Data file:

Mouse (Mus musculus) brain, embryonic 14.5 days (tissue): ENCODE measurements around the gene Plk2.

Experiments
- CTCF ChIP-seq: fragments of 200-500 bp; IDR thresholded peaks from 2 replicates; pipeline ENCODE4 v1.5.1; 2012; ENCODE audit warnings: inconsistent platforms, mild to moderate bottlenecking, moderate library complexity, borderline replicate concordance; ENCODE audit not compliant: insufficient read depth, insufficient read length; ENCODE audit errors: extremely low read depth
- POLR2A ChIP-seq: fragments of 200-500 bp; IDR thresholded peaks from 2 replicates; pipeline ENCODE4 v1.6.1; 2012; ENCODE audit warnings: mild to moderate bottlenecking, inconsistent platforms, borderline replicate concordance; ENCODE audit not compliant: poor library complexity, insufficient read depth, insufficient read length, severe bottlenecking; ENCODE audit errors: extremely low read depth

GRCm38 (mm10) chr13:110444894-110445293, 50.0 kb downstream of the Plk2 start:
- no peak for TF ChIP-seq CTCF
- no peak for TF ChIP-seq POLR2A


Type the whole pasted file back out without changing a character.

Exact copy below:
Mouse (Mus musculus) brain, embryonic 14.5 days (tissue): ENCODE measurements around the gene Plk2.

Experiments
- CTCF ChIP-seq: fragments of 200-500 bp; IDR thresholded peaks from 2 replicates; pipeline ENCODE4 v1.5.1; 2012; ENCODE audit warnings: inconsistent platforms, mild to moderate bottlenecking, moderate library complexity, borderline replicate concordance; ENCODE audit not compliant: insufficient read depth, insufficient read length; ENCODE audit errors: extremely low read depth
- POLR2A ChIP-seq: fragments of 200-500 bp; IDR thresholded peaks from 2 replicates; pipeline ENCODE4 v1.6.1; 2012; ENCODE audit warnings: mild to moderate bottlenecking, inconsistent platforms, borderline replicate concordance; ENCODE audit not compliant: poor library complexity, insufficient read depth, insufficient read length, severe bottlenecking; ENCODE audit errors: extremely low read depth

GRCm38 (mm10) chr13:110444894-110445293, 50.0 kb downstream of the Plk2 start:
- no peak for TF ChIP-seq CTCF
- no peak for TF ChIP-seq POLR2A